are animals floating in the sky. Add fire (pyro) and you get the
sinister name. As flames burn the moisture out of vegetation, they
release water vapor and hot air that rise up and form a cumulus
cloud. On rare occasions, rain falls from these clouds, snuffing
out the flames below. Also known by the name “flammagenitus,”
pyrocumulous clouds sometimes form over volcanic eruptions too.

A pyrocumulus cloud forms
above a wildfire. Skyhobo / Getty Images

Red flag warning

Growing up near the Great Lakes, I thought red flags warned of

dangerous currents
in the water. But no. It’s fire lingo for
when warm temperatures, low humidity, and strong winds lead to a
high risk of

Santa Ana winds

Speaking of strong winds … the infamous Santa Ana winds

fanned the flames
of the Camp Fire. These hot, dry winds roll
from the Great Basin into Southern California in the fall, gusting
over already-dry terrain and getting warmer as they go. They’re
part of a larger category of pressure-based winds called
“foehn” winds, which flow from high-pressure areas in the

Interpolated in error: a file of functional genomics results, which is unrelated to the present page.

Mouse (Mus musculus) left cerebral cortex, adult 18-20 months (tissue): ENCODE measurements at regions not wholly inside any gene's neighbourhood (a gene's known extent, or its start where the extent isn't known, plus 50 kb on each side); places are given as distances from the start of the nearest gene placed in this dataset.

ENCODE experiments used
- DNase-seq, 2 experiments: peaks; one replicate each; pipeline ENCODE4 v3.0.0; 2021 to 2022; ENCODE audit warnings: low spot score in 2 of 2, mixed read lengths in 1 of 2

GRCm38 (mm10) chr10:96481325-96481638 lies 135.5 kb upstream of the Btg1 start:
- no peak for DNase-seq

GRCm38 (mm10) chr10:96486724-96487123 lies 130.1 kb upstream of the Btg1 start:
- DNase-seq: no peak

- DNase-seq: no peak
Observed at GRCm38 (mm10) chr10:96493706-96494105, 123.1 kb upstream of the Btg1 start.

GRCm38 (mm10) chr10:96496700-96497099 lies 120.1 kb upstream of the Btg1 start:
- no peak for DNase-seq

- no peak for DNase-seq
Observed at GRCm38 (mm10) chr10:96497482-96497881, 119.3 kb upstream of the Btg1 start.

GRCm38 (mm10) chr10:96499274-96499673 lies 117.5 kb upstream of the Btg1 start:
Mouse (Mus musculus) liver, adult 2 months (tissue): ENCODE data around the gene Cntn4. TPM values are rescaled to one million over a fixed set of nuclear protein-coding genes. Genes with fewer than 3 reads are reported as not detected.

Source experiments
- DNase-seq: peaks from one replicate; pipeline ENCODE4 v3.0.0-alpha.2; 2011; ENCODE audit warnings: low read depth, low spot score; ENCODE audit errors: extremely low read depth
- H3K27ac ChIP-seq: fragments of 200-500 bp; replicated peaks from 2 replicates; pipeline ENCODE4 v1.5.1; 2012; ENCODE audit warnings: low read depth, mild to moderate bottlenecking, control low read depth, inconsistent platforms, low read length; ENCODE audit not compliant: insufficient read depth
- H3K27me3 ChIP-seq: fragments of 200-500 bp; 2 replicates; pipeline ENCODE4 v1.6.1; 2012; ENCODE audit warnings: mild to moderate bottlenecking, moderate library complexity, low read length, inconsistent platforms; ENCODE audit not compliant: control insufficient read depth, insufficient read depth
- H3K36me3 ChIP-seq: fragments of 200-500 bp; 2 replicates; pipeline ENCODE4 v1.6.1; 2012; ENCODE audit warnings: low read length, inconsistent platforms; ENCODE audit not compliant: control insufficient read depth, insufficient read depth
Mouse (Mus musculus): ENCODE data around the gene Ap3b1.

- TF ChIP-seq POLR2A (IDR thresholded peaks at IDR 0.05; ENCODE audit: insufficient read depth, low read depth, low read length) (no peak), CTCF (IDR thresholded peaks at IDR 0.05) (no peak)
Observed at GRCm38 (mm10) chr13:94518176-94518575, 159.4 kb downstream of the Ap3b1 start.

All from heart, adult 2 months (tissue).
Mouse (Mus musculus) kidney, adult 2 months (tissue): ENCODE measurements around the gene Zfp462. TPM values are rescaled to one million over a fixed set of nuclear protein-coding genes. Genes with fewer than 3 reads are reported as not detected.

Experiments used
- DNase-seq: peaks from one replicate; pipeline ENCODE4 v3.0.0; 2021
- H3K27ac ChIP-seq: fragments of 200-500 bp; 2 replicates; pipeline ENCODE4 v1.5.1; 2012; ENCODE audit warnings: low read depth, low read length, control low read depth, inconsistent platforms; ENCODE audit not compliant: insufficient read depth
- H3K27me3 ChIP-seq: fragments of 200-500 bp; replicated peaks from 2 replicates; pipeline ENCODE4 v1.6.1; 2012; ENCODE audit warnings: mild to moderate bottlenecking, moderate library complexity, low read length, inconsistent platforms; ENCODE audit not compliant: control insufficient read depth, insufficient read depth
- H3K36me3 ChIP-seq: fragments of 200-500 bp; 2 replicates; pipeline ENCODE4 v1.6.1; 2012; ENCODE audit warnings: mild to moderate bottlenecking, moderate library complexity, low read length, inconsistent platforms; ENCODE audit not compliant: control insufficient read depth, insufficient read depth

mountains down into low-pressure areas. “Typically you would see
these Santa Ana winds, but you wouldn’t see fuels this dry,”
Thode says. “Climate is definitely playing a role in this.”

Wildland-urban interface

This is the zone where the natural environment meets the built
environment. Wherever you have homes, corrals, and powerlines
butting up against undeveloped forests or grasslands, it could mean
trouble for nearby towns and cities. That’s because fire can
easily spread from vegetation to grandma’s house.

One final fire-tangential term to keep in mind: the “new
abnormal.” A few months ago, California Governor Jerry Brown
called the increase in destructive fires “the
new normal
,” but he recently tweaked the term.

“This is the new abnormal,” he said at
a press conference on Sunday
. “Unfortunately, the best
science is telling us that dryness, warmth, drought, all those
things, they’re going to intensify.”

Seven of the 10 biggest wildfires
in California history have
occurred in the last decade. If we want to escape a future filled
with firenadoes and pyrocumlous clouds, we’ve gotta get our act
together on climate change.

This story was originally published by Grist with the headline
Firenado? Bambi Bucket? A guide to wildfire vocabulary
on Nov
16, 2018.

Source: FS – All – Science – News
Firenado? Bambi Bucket? A guide to wildfire vocabulary